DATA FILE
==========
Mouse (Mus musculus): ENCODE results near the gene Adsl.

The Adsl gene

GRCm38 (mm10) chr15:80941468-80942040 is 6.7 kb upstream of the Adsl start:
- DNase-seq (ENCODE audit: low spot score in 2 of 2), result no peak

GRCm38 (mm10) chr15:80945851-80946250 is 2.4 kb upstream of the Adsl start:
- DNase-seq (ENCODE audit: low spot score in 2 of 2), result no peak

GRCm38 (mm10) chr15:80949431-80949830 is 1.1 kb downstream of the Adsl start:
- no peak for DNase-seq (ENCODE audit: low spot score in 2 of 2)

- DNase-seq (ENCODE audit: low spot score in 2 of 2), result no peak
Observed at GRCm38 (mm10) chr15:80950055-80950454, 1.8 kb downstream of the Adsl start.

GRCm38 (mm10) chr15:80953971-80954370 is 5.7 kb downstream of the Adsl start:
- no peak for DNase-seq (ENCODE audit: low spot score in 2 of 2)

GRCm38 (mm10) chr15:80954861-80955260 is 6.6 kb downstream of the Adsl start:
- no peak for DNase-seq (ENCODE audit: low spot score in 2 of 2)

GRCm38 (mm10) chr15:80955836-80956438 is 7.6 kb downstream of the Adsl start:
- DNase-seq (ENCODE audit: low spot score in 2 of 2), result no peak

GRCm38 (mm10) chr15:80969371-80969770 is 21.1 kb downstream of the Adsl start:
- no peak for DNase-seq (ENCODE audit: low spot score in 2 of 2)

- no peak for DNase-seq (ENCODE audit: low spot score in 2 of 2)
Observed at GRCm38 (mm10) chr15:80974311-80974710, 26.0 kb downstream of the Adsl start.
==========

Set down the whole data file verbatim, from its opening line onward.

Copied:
Mouse (Mus musculus): ENCODE results near the gene Adsl.

The Adsl gene

GRCm38 (mm10) chr15:80941468-80942040 is 6.7 kb upstream of the Adsl start:
- DNase-seq (ENCODE audit: low spot score in 2 of 2), result no peak

GRCm38 (mm10) chr15:80945851-80946250 is 2.4 kb upstream of the Adsl start:
- DNase-seq (ENCODE audit: low spot score in 2 of 2), result no peak

GRCm38 (mm10) chr15:80949431-80949830 is 1.1 kb downstream of the Adsl start:
- no peak for DNase-seq (ENCODE audit: low spot score in 2 of 2)

- DNase-seq (ENCODE audit: low spot score in 2 of 2), result no peak
Observed at GRCm38 (mm10) chr15:80950055-80950454, 1.8 kb downstream of the Adsl start.

GRCm38 (mm10) chr15:80953971-80954370 is 5.7 kb downstream of the Adsl start:
- no peak for DNase-seq (ENCODE audit: low spot score in 2 of 2)

GRCm38 (mm10) chr15:80954861-80955260 is 6.6 kb downstream of the Adsl start:
- no peak for DNase-seq (ENCODE audit: low spot score in 2 of 2)

GRCm38 (mm10) chr15:80955836-80956438 is 7.6 kb downstream of the Adsl start:
- DNase-seq (ENCODE audit: low spot score in 2 of 2), result no peak

GRCm38 (mm10) chr15:80969371-80969770 is 21.1 kb downstream of the Adsl start:
- no peak for DNase-seq (ENCODE audit: low spot score in 2 of 2)

- no peak for DNase-seq (ENCODE audit: low spot score in 2 of 2)
Observed at GRCm38 (mm10) chr15:80974311-80974710, 26.0 kb downstream of the Adsl start.